The rogues gallery exposed in Robert Mueller’s court filings last week make the Watergate burglars look positively classy.
Even veteran lawyers who were involved in the investigations of Richard Nixon say they’ve never seen this level of chicanery. Most importantly, last week’s events showed that Special Counsel Mueller is getting closer to exposing the scope and depth of it all. His most recent filings make clear that considerable evidence touches the president himself.
The disclosures from Michael Cohen, the former Trump fixer who is now a cooperating witness, drew the connection tighter. In his guilty plea to an additional charge of lying to Congress, Cohen revealed, and Trump confirmed, that the
As a candidate, Trump repeatedly reassured voters that he had no business dealings in
Trump tried to dismiss this
Cohen had previously connected President Trump to payoffs made to Stormy Daniels and Karen McDougal, which may violate election law. But the additional guilty plea last week goes to the heart of Mueller’s investigation into Russian meddling and possible links to Donald Trump.
Also last week came the astounding revelation that Paul Manafort was acting as a double agent inside Mueller’s office. After Manafort was convicted on multiple counts of bank and tax fraud related to the millions he was paid by Ukrainian clients, he cut a deal with Mueller before his second trial, agreeing to plead guilty and to cooperate with the special counsel. Instead of cooperating, turncoat Manafort was spying and tipping off the president’s lawyers about the prosecution’s areas of interest.
Clownish though some of them seem, these men may hold some keys to Mueller’s investigation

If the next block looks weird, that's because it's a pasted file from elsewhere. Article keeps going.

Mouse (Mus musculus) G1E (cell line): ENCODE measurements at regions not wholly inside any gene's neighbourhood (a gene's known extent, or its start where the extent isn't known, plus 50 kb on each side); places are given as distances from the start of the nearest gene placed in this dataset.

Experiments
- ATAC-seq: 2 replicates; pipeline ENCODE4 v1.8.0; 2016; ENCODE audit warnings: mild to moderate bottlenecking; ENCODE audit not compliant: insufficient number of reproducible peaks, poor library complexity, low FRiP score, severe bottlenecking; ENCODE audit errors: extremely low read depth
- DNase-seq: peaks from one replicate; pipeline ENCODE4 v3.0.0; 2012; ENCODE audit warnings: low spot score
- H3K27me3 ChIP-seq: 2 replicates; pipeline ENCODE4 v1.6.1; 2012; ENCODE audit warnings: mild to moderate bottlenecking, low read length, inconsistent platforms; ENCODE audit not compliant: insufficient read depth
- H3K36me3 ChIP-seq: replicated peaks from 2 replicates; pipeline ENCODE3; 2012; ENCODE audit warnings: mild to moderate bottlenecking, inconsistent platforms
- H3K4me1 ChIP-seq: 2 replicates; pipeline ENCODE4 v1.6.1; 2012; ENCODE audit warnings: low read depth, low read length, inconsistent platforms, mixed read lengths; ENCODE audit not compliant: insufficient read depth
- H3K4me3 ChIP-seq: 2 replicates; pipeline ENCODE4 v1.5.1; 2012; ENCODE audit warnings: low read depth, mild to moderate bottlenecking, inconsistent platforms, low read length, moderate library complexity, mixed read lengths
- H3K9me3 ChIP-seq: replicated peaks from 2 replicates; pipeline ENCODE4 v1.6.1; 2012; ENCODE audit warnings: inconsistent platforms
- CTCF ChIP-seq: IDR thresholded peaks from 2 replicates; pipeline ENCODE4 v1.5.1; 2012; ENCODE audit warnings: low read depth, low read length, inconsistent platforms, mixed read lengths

Manafort’s deal then went where it belonged, in the trash. Big jail time should be in store for him, but it is more than likely that he will receive a presidential pardon for being such a stand-up guy. “I wouldn’t take it off the table,” President Trump said in an Oval Office interview with the New York Post. “Why would I take it off the table?” Mafia dons often dangle protection to silence snitches. But this isn’t the mafia, it’s the White House.
It’s hard to imagine anything lower than what Manafort did. But also trotting on stage last week were the conspiracy-loving tag team of Roger Stone and Jerome Corsi. In a draft court filing related to a collapsed plea deal with Corsi, 72, Mueller also revealed that in email exchanges, Stone told Corsi to get hold of hacked emails from WikiLeaks and that the pair discussed optimum times to release them in order to damage Clinton’s candidacy. Stone and Corsi have ties to Alex Jones’ ultra-right conspiracy site, Infowars and Corsi was the man behind the false birther campaign against Barack Obama and Swift Boat Veterans for Truth, a rightwing group that tried to besmirch John Kerry’s military record in his 2004 bid to become president. Stone is a trickster from way back (he even has a Nixon tattoo on his back). Stone and Corsi have both denied contacts with WikiLeaks.
Clownish though some of them seem, these men may hold some keys to Mueller’s investigation. And we have yet to hear from Michael Flynn, the Trump foreign policy adviser and short-lived national security adviser, who has also pleaded guilty in the Mueller probe and whose role in this muck is soon to be revealed in court. Though last week’s documents did not deal with the suspect meeting in
What a tantalizing pile of clues. Surely, we will soon know where they lead.
During the Nixon years, a famous journalist, Jimmy Breslin, wrote two books. One was a novel about the mafia called The Gang That Couldn’t Shoot Straight, that I thought about as I watched Manafort et al trot across the television screen last week. He also wrote a book after Nixon resigned about the politicians who helped restore honesty and dignity to